Anyone at the University of Virginia for the past 50-plus years who has done any sort of purchasing probably worked with Joyce Dunn, described by colleagues as “a fixture of the Accounts Payable team” and “the epitome of customer service.”
Dunn, who began working at UVA in 1961 at age 19, died Sept. 5 in Chesterfield. One of the University’s longest-serving employees, she became ill last year and retired July 31 after more than 58 years at UVA. Her funeral service was held Sept. 10 in Charlottesville.
“Her selfless service helped hundreds of thousands of people during her nearly 60 years of service,” said John McHugh, her latest supervisor, who is interim director of Procurement and Supplier Diversity Services. “She was always willing to help someone – faculty, staff, suppliers, students – regardless of their situation.” He said a supplier who called recently looking for Joyce’s help described her as an irreplaceable ambassador for the University.
Dunn worked as a customer service representative in Accounts Payable, and when that office merged with Procurement in 2000, she worked for the latter, tracking purchases and working with vendors on behalf of many different University departments.
“She loved her job and she loved the people she worked with. She viewed her coworkers as family,” her son, W. Scott Dunn, said. He said she would sometimes talk about things that had changed from her early days. She used to hand-write checks to vendors, for instance. She remembered using punch cards in early computing, too.
Linda Mayo, Dunn’s previous supervisor, said Dunn’s work ethic was impeccable, “and those who dealt with her loved and respected her.”
Mayo, who came to work at UVA seven years ago, worried about what a long-term employee like Dunn would think about having a relative newcomer as a boss, but said Dunn accepted her easily.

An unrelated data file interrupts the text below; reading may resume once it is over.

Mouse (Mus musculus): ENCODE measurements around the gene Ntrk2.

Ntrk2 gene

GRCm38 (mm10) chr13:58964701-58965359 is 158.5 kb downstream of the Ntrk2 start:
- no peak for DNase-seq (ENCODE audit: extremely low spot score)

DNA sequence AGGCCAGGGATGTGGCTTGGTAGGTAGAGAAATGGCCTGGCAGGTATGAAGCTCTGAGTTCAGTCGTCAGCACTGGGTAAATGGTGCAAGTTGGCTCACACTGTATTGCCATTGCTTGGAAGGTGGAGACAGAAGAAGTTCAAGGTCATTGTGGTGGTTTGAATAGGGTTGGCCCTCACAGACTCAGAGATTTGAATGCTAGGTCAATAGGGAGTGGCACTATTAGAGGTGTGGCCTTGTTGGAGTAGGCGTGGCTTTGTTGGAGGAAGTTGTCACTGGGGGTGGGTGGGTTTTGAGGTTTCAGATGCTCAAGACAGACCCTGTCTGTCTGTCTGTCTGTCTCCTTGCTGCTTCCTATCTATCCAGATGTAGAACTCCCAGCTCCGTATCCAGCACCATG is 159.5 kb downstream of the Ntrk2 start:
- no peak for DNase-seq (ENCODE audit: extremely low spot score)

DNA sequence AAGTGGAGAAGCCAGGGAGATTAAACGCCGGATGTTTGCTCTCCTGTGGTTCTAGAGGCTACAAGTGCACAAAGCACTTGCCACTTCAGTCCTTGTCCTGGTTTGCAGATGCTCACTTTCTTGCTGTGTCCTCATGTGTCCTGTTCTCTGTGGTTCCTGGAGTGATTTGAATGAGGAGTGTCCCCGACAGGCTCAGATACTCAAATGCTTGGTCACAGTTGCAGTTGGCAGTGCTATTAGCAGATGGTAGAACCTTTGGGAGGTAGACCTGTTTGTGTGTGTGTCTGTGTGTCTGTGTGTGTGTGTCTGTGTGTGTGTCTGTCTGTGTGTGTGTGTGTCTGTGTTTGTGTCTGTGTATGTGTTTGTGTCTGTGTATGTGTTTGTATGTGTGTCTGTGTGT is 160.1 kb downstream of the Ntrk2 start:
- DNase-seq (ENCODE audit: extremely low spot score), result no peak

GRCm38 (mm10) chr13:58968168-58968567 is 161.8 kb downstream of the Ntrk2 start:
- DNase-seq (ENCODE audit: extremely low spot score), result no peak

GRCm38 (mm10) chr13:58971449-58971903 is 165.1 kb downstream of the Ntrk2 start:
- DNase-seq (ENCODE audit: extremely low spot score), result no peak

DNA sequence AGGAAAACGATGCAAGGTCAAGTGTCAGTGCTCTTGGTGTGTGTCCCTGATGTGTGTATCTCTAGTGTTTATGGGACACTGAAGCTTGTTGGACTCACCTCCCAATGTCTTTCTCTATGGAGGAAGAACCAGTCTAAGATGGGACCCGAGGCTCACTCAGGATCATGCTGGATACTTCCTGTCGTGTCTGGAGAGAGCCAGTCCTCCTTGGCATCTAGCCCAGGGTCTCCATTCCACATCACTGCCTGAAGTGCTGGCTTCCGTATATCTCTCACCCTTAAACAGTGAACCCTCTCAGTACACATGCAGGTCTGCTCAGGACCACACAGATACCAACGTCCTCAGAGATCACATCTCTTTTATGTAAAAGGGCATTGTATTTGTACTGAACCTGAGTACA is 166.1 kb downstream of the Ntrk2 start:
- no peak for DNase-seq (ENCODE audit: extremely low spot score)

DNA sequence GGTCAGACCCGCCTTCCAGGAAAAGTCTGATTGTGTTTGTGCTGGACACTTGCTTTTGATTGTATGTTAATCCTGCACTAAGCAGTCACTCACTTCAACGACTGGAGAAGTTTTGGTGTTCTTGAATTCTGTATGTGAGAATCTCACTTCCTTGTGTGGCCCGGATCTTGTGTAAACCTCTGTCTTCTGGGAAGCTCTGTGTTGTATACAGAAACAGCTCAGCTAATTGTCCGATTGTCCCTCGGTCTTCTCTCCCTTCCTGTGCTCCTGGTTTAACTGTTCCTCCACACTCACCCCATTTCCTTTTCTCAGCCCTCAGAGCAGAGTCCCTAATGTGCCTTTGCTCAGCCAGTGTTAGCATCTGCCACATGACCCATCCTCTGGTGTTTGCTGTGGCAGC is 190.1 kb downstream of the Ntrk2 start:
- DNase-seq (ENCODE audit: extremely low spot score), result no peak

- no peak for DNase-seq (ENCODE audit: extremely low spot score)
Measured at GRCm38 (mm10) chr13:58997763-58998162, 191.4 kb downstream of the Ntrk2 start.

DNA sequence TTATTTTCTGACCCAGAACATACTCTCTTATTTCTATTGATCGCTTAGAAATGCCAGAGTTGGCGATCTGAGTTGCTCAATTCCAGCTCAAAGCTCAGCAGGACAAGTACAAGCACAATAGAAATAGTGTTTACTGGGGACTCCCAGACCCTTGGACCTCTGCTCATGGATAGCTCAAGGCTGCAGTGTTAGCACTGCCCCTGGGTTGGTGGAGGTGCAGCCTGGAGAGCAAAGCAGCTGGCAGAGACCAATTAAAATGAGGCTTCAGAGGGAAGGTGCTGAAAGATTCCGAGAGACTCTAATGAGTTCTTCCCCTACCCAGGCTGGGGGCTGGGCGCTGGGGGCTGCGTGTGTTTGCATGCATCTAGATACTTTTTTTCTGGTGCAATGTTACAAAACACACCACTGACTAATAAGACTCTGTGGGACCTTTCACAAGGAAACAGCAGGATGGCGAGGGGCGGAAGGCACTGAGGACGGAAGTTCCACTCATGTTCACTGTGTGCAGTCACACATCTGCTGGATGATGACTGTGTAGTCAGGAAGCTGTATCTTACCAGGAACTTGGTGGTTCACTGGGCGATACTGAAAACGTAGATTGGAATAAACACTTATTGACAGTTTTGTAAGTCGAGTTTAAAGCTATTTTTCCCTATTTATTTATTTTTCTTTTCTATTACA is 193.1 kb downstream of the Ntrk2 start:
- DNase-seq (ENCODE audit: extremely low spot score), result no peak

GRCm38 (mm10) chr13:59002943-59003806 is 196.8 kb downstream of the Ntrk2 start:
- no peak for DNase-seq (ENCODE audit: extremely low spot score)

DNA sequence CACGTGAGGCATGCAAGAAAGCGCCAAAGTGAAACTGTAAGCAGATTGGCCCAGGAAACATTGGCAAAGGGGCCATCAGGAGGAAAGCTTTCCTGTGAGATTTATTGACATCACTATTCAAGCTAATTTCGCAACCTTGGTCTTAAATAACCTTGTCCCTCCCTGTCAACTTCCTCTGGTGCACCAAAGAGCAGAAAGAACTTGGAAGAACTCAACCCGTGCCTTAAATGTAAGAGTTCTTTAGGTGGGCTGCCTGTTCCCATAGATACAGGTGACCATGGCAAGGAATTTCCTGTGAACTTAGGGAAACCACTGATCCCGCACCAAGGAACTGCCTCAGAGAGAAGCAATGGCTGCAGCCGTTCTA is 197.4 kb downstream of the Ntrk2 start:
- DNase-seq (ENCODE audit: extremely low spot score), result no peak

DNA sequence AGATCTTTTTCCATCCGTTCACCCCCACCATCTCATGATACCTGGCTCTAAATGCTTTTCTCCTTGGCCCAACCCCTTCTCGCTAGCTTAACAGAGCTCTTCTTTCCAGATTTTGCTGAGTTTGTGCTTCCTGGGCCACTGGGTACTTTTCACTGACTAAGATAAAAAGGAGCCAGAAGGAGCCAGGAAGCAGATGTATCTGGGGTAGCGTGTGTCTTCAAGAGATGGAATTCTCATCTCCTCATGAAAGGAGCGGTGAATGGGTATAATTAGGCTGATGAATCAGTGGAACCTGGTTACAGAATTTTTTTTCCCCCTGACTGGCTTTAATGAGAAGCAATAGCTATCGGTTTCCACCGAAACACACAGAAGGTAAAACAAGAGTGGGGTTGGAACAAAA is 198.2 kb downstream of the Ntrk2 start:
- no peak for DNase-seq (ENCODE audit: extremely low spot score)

“Joyce Dunn was the first to share the wisdom from her accumulated years,” Mayo said. “Sitting near her, I could hear her eagerness to help others on the phone and how the conversation would eventually develop into what sounded like a best friend instead of a vendor or department.”
Lorie Strother, a contract administrator in Procurement, said in addition to Dunn’s customer service, her organizational history was often helpful. “Because she had been with us so long, she could often tell you why things were done the way they were done. This often provided context in decision-making.”
“Anyone who did any purchasing would’ve come in contact with Joyce,” said Barbara Beverly, a finance generalist in the Curry School of Education and Human Development. She worked with Dunn for 20 years and said if you had a problem, you knew Dunn would help you solve it.
Stacey Rittenhouse, business manager in the Office of the Vice President for Finance, worked with Dunn for 31 years.
“She went out of her way to help anyone who needed it,” Rittenhouse said. “She never knew a stranger and would stop what she was doing to help anyone who walked up to her desk, always with a big smile.”
Former Executive Vice President and Chief Operating Officer Leonard W. Sandridge, who worked at the University from 1967 to 2011, remembered Dunn from his earliest days. Like many others, he considered her a good friend who was always available to help in any way she could.
“Joyce was reliable, service-oriented and always put the University and those she worked with before her personal interests,” Sandridge wrote in an email. “She had a broad range of assignments over the years and excelled in every one of them. She was a committed public servant whose work reflected well on our University.”
Her son, Scott, mentioned that it would be strange not to have a Dunn at UVA. He and his wife, Bryna, both graduated from UVA and his father, Robert Gordon Dunn II, retired as captain of the UVA police department in 1993, shortly before his death in 1994.